A lawyer's spectacularly ill-advised letter about the "homosexual agenda" goes viral

No, there is no one trying to "cram homosexuality" down your throat

By Mary Elizabeth Williams

Senior Writer

Published September 19, 2014 6:17PM (EDT)

Dee Wampler    (KY3)
Dee Wampler (KY3)

Let's go over a few things, again. When gay people request the same rights and privileges that their heterosexual peers enjoy, that's not the enforcement of an agenda. It's an attempt to correct an inequity. And when you behave in a way that's rude and ignorant about these things, it shouldn't take a social media outcry to get you to apology.

Come with me, wont you, on a journey today to Springfield, Missouri, and the offices Dee Wampler and Joseph Passanise. Need some attorneys to defend you if you've been accused of sexual assault, drug charges, or a DUI? As they put it, "If you are facing rape charges in Springfield, Mo, or surrounding areas, allow our criminal defense attorneys to consult you regarding your best defense." Wampler's previous clients include retired Springfield police officer Jack Van Matre, who two years ago was sentenced to 19 years in prison for "sexually exploiting a minor by secretly videotaping her in order to produce child pornography." If you're gay, however, Wampler is less enthused to see you.

As the Springfield News-Ledger first reported, Wampler attracted some negative attention this week for a letter he sent to the Ozark Fire Department regarding its recent decision to not extend benefits to same-sex couples, including its own female captain, Andi Mooneyham, and her wife. Missouri does not have marriage equality, which did, even for supporters of the benefits extension, complicate the issue. At a meeting of the Ozark Fire Board earlier this month, board member Kenny Martin said, "Legally, we're going to do what we have to do. But I think people that do the same work should have equal benefits. I'll leave it at that." He did however add that he and his family have been the recipients of "nasty, ugly" anonymous messages for his support of the captain's cause.

In his letter last week sent to Ms. Mooneyham and several other individuals involved in the case, Wampler expressed his pleasure with the board's decision, saying that he agreed with it and reminding the recipients, "Missouri has a constitutional provision and a State statue providing that marriage is between one man and one woman which has been the law since time and memorial in our world's history. I am tired of promo attempting to cram homosexuality and lesbians down our throats." (PROMO is a Missouri LGBT rights organization.) Aside from noting the incredible arrogance and unmitigated gall it takes to send such a letter to people who put out fires for a living, I'm also going to be that guy for a moment and point out that it's "time immemorial," not "and memorial," and that mixing abstract and concrete nouns like that is just messy. You also can't really shove lesbians down anyone's throat, unless that person has a monstrously large throat, and lesbians are homosexuals anyway. Try this: "… cram a homosexual agenda, in a purely non-literal sense, down our throats." You're welcome.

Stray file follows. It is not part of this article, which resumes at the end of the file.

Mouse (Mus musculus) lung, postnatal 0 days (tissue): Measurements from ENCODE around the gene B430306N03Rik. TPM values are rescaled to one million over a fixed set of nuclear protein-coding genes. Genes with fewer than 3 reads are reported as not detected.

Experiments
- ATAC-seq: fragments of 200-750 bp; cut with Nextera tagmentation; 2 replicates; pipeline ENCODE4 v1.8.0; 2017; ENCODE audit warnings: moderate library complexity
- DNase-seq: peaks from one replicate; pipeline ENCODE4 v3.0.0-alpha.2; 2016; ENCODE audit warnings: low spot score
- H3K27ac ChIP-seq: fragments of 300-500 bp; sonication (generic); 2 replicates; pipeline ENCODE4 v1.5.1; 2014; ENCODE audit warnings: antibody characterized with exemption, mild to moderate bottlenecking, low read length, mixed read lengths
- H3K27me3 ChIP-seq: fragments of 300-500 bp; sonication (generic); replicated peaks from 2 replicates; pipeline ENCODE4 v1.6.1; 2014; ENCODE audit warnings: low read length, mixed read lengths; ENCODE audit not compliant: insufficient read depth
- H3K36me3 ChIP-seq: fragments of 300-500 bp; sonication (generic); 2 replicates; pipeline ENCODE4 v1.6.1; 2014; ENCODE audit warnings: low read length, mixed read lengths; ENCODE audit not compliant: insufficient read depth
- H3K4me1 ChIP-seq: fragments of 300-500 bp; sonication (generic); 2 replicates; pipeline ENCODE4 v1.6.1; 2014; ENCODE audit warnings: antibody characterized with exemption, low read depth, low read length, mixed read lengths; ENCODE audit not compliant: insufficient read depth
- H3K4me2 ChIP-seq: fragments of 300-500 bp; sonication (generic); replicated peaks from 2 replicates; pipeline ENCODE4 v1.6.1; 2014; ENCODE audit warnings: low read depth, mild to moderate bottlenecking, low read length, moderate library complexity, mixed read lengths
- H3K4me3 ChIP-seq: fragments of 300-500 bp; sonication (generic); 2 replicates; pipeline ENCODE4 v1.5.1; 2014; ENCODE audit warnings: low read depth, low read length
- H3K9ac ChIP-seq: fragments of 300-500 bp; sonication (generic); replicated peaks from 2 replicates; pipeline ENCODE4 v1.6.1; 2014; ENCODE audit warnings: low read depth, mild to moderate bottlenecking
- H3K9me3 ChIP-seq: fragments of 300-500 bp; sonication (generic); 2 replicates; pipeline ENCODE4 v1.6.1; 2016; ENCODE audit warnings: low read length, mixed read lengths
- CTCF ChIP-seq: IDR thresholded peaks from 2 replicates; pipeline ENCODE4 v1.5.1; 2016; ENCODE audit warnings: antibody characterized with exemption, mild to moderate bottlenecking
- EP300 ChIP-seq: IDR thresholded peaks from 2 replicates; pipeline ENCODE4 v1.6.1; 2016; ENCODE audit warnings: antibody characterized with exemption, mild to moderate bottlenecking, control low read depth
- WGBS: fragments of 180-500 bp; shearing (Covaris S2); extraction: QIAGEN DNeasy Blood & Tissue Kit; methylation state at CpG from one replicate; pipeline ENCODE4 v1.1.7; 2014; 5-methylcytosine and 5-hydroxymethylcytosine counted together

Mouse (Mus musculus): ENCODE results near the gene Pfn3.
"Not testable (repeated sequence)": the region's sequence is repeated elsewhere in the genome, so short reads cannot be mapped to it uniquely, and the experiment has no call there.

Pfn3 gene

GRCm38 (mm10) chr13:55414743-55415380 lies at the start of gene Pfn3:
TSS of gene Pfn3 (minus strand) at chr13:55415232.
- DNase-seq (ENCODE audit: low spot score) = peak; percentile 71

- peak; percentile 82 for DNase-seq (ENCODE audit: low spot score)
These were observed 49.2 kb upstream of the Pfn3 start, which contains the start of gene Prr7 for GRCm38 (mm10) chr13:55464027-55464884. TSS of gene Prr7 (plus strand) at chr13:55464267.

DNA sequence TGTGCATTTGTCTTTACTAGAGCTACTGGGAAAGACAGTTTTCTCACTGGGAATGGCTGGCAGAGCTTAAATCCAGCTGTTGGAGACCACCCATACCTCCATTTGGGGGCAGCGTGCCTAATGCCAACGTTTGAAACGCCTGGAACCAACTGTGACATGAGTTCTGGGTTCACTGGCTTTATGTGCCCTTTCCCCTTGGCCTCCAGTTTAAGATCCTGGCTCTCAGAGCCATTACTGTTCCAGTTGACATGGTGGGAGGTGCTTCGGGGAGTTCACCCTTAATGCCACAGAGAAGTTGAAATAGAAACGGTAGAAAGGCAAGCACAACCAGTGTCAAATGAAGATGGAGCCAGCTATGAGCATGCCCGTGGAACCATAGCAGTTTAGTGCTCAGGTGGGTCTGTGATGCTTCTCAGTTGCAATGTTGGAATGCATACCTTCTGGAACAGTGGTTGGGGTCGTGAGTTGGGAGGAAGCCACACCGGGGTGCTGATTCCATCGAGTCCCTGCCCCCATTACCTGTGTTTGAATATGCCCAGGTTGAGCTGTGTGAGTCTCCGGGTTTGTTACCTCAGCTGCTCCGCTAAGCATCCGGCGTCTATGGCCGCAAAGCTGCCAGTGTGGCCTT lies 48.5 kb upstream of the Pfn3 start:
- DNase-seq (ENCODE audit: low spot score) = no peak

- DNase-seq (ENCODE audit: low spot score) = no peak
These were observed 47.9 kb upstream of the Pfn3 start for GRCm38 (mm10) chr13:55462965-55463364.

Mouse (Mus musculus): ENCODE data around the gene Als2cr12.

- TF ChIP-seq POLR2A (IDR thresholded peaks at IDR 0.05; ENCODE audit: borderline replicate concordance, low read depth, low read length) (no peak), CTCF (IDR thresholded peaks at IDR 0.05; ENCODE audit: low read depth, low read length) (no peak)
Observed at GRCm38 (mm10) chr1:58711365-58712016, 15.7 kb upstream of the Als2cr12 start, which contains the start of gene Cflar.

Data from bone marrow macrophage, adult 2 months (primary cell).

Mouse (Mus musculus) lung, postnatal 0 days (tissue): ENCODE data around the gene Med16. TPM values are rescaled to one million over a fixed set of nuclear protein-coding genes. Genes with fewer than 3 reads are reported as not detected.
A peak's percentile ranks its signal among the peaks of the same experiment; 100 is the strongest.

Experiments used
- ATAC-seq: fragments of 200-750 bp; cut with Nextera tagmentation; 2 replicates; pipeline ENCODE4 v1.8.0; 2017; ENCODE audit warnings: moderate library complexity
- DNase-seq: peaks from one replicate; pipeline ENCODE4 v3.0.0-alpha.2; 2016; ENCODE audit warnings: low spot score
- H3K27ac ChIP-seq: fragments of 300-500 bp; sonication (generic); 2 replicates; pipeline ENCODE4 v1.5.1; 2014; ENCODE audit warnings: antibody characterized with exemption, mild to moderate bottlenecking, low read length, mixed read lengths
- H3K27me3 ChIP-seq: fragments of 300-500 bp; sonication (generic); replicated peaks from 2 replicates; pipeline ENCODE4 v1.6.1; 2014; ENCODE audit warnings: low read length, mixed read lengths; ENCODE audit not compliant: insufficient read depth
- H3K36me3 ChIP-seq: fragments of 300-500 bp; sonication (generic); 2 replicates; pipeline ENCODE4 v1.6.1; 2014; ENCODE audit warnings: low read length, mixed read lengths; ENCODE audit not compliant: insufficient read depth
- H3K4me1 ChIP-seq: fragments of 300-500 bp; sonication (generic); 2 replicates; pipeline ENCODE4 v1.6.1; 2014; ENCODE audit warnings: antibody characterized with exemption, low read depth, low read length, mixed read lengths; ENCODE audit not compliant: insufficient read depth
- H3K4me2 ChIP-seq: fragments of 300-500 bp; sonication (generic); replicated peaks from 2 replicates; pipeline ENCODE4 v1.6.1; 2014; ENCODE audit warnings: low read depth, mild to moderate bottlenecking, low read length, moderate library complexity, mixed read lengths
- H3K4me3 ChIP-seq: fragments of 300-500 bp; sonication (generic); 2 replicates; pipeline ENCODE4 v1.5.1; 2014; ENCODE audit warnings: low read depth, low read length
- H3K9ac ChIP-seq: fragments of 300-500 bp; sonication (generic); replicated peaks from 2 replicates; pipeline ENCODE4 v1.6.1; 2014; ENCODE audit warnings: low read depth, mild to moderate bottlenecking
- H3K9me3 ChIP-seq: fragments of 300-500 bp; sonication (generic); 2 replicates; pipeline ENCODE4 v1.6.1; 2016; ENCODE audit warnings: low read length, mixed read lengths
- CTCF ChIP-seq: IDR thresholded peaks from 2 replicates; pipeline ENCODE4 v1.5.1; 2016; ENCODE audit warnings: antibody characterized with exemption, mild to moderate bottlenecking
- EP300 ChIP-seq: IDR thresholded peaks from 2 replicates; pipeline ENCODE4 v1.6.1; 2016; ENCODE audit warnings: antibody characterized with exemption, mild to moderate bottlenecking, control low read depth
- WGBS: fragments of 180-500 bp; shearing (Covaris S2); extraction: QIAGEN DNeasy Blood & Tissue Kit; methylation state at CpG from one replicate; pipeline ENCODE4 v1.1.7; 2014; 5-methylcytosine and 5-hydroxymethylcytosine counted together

Mr. Wampler is welcome to his opinions, and to expressing them. He told reporters this week that he regularly sends letters to people "congratulating them or not congratulating them" "almost daily," and "often based on stories he reads in the newspaper." He added, "Whatever I wrote, I believe." See, you don't need to Internet to be a comment troll. But after PROMO posted a copy of the letter sent to Mooneyham on Facebook, a lot of other people were only too willing to declare that they believe differently. The group also asked State Auditor Thomas Schweich to denounce the letter, which was sent on Wampler's law firm's letterhead.

Regardless of what Wampler says he believes, he issued another awkwardly worded statement Thursday, explaining, "My recent words in support of a local fire board decision, expressing that view should have been left unsaid and were harsh and ill-advised. I did not intend to personally demean, but I am man enough to apologize to all those I have offended, and I ask all to accept my apology." You've got to appreciate a man who can praise himself as he apologizes. But if you want to show that you're man enough, try having an unexpressed thought now and then. And try looking at the world not in terms of shoving, but coexisting.

By Mary Elizabeth Williams

Mary Elizabeth Williams is a senior writer for Salon and author of "A Series of Catastrophes & Miracles."

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Dee Wampler Lgbt Marriage Equality Missouri